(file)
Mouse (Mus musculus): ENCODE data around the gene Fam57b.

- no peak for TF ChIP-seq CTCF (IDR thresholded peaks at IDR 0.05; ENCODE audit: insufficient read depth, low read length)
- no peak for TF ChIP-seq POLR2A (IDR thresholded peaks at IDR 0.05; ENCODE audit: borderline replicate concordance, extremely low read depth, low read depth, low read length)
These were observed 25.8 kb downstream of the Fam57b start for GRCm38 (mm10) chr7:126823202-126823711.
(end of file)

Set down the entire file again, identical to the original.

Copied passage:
Mouse (Mus musculus): ENCODE data around the gene Fam57b.

- no peak for TF ChIP-seq CTCF (IDR thresholded peaks at IDR 0.05; ENCODE audit: insufficient read depth, low read length)
- no peak for TF ChIP-seq POLR2A (IDR thresholded peaks at IDR 0.05; ENCODE audit: borderline replicate concordance, extremely low read depth, low read depth, low read length)
These were observed 25.8 kb downstream of the Fam57b start for GRCm38 (mm10) chr7:126823202-126823711.